Coalition of the willing?

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U.S. Airlines Should Quit Whining

Adam Minter is a Bloomberg View columnist. He is the author of “Junkyard Planet: Travels in the Billion-Dollar Trash Trade.”
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The CEOs of three big U.S. airlines met last week with the secretaries of Commerce and Transportation to complain about competitors from the Persian Gulf. Their main accusation was that Gulf carriers have been receiving billions of dollars in hidden subsidies from regional governments as their business in the United States has surged. What did they want? The very thing that airlines are always whining about: government regulation. But in this case, on their behalf. The Obama administration, they argued, should start limiting the access that Gulf carriers have to U.S. airports.

It's a bad idea. If Delta, United and American Airlines are truly concerned about Gulf carriers, they shouldn't be running to Washington for protection. There's plenty they could do on their own, from using profits to improve their mediocre service, to burying the hatchet with Gulf carriers by offering to form partnerships.

Last week's visit to Washington was part of a broader campaign by U.S. carriers against international agreements that guarantee reciprocal access to aviation markets free from government interference. By opening access to new markets and passengers, the more than 100 of these "Open Skies" agreements signed by the U.S. since 1992 have generally been beneficial for airlines. For example, the number of overseas tourists in the United States has surged 68 percent to 32 million since the first Open Skies agreement. Even better, they’re arriving at airports -- like Minneapolis, Dallas-Fort Worth and Portland -- that never would have become international gateways without the agreements.  

But U.S. carriers have always argued that small countries like Qatar benefit most from them, because the U.S. market is so large. They also accuse Gulf carriers of being willing to bend rules by accepting state subsidies (an accusation that Emirates, the biggest of the Gulf carriers, hotly disputes).  

Last fall, U.S. carriers and their unions started demanding that the U.S. government change its standard from “open skies” to “fair skies”. Whatever that means. The airlines haven't explained, but last week’s meeting in Washington, D.C. suggests U.S. carriers would like protection from open competition in their home markets.

That would cause more problems than it would solve. At a time when global aviation is booming, and countries around the world are signing open skies agreements (especially in Asia, the world’s fastest growing market), the U.S. would risk marginalizing its own airlines. That wouldn't be in the interest of the U.S. aviation industry. It also wouldn't be in the interest of U.S. air passengers, who already face constrained competition domestically.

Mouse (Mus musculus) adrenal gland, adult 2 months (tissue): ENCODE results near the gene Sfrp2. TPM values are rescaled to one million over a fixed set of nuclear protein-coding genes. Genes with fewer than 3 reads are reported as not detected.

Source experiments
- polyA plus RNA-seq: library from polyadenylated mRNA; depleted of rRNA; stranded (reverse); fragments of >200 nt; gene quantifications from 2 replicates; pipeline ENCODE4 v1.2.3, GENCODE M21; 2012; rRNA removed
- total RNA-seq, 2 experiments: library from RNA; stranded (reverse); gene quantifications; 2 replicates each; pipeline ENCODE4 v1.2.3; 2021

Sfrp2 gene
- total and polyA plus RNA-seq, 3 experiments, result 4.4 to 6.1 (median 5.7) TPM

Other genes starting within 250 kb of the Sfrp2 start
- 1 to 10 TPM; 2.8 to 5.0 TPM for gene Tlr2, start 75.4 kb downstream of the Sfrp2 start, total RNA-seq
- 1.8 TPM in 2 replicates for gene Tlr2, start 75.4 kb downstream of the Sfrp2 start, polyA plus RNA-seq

Instead, U.S. airlines could start by upgrading their service to the standard maintained by the luxurious but still competitive Gulf carriers. There's plenty of room for improvement. In 2014, the Skytrax World Airline Awards placed the three Gulf carriers in its top ten for overall service, while Delta, United and American were ranked 49, 53 and 89, respectively.

But if U.S. carriers aren't up for that kind of competition with the Gulf's subsidized airlines, they could always try partnerships. It wouldn't be the first time they've done so. For years, U.S. carriers have formed alliances with foreign airlines in order to extend their reach into regions where they wouldn't otherwise have access.

Delta's SkyTeam Alliance, for example, includes state-owned and subsidized China Southern. That means a Delta customer can book a single itinerary from the United States to a hub like Shanghai and then onward to any of the dozens of small Chinese cities that China Southern services. It’s proven to be a good deal for both carriers. The U.S. government has granted such arrangements immunity from antitrust regulations.

For now, at least, the Gulf carriers are particularly strong in markets where U.S. airlines are relatively weak: India, Africa and southeast Asia. In that sense, forging an alliance would help both sides. Other countries' airlines have already noticed the same thing: Australia’s Qantas, for example, has partnered  with Emirates, and Air France-KLM has an arrangement with Etihad. It's time for U.S. carriers to reach out to the Gulf. And to stop whining.  

This column does not necessarily reflect the opinion of Bloomberg View's editorial board or Bloomberg LP, its owners and investors.

To contact the author on this story:
Adam Minter at aminter@bloomberg.net

To contact the editor on this story:
Cameron Abadi at cabadi2@bloomberg.net